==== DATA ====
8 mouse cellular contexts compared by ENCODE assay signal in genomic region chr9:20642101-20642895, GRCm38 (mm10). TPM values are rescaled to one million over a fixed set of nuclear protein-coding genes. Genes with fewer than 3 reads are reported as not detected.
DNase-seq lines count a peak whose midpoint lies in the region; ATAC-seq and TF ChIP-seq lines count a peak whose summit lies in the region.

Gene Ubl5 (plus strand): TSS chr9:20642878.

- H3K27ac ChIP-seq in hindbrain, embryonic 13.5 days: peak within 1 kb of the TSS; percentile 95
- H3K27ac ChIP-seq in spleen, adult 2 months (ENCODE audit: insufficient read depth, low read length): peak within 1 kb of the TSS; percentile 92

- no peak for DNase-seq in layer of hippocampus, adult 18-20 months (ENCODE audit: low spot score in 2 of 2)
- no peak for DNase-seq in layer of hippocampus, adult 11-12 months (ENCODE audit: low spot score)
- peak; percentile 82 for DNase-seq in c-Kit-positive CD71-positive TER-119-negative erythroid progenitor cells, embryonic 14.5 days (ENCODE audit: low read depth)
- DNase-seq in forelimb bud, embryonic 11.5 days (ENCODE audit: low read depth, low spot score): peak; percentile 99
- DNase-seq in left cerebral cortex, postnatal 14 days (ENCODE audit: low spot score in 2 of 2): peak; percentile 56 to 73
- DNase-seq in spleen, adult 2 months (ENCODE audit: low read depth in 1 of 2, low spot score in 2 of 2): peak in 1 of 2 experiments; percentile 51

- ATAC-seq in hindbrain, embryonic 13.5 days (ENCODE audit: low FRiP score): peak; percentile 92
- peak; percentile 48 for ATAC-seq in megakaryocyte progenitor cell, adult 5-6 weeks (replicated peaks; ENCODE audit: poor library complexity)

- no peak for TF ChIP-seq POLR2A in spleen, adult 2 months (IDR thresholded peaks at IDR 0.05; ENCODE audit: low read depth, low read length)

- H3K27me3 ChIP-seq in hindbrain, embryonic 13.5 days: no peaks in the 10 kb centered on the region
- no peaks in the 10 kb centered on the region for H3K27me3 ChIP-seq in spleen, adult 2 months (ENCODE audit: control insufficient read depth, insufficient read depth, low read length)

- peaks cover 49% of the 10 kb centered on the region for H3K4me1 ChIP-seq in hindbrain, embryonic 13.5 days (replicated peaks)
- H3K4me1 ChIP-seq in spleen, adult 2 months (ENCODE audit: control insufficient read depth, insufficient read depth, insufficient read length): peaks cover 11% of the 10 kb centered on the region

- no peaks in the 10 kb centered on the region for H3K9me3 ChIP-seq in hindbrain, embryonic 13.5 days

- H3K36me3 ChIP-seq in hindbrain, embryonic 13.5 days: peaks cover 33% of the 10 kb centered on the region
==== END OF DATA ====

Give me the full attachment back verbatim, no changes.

8 mouse cellular contexts compared by ENCODE assay signal in genomic region chr9:20642101-20642895, GRCm38 (mm10). TPM values are rescaled to one million over a fixed set of nuclear protein-coding genes. Genes with fewer than 3 reads are reported as not detected.
DNase-seq lines count a peak whose midpoint lies in the region; ATAC-seq and TF ChIP-seq lines count a peak whose summit lies in the region.

Gene Ubl5 (plus strand): TSS chr9:20642878.

- H3K27ac ChIP-seq in hindbrain, embryonic 13.5 days: peak within 1 kb of the TSS; percentile 95
- H3K27ac ChIP-seq in spleen, adult 2 months (ENCODE audit: insufficient read depth, low read length): peak within 1 kb of the TSS; percentile 92

- no peak for DNase-seq in layer of hippocampus, adult 18-20 months (ENCODE audit: low spot score in 2 of 2)
- no peak for DNase-seq in layer of hippocampus, adult 11-12 months (ENCODE audit: low spot score)
- peak; percentile 82 for DNase-seq in c-Kit-positive CD71-positive TER-119-negative erythroid progenitor cells, embryonic 14.5 days (ENCODE audit: low read depth)
- DNase-seq in forelimb bud, embryonic 11.5 days (ENCODE audit: low read depth, low spot score): peak; percentile 99
- DNase-seq in left cerebral cortex, postnatal 14 days (ENCODE audit: low spot score in 2 of 2): peak; percentile 56 to 73
- DNase-seq in spleen, adult 2 months (ENCODE audit: low read depth in 1 of 2, low spot score in 2 of 2): peak in 1 of 2 experiments; percentile 51

- ATAC-seq in hindbrain, embryonic 13.5 days (ENCODE audit: low FRiP score): peak; percentile 92
- peak; percentile 48 for ATAC-seq in megakaryocyte progenitor cell, adult 5-6 weeks (replicated peaks; ENCODE audit: poor library complexity)

- no peak for TF ChIP-seq POLR2A in spleen, adult 2 months (IDR thresholded peaks at IDR 0.05; ENCODE audit: low read depth, low read length)

- H3K27me3 ChIP-seq in hindbrain, embryonic 13.5 days: no peaks in the 10 kb centered on the region
- no peaks in the 10 kb centered on the region for H3K27me3 ChIP-seq in spleen, adult 2 months (ENCODE audit: control insufficient read depth, insufficient read depth, low read length)

- peaks cover 49% of the 10 kb centered on the region for H3K4me1 ChIP-seq in hindbrain, embryonic 13.5 days (replicated peaks)
- H3K4me1 ChIP-seq in spleen, adult 2 months (ENCODE audit: control insufficient read depth, insufficient read depth, insufficient read length): peaks cover 11% of the 10 kb centered on the region

- no peaks in the 10 kb centered on the region for H3K9me3 ChIP-seq in hindbrain, embryonic 13.5 days

- H3K36me3 ChIP-seq in hindbrain, embryonic 13.5 days: peaks cover 33% of the 10 kb centered on the region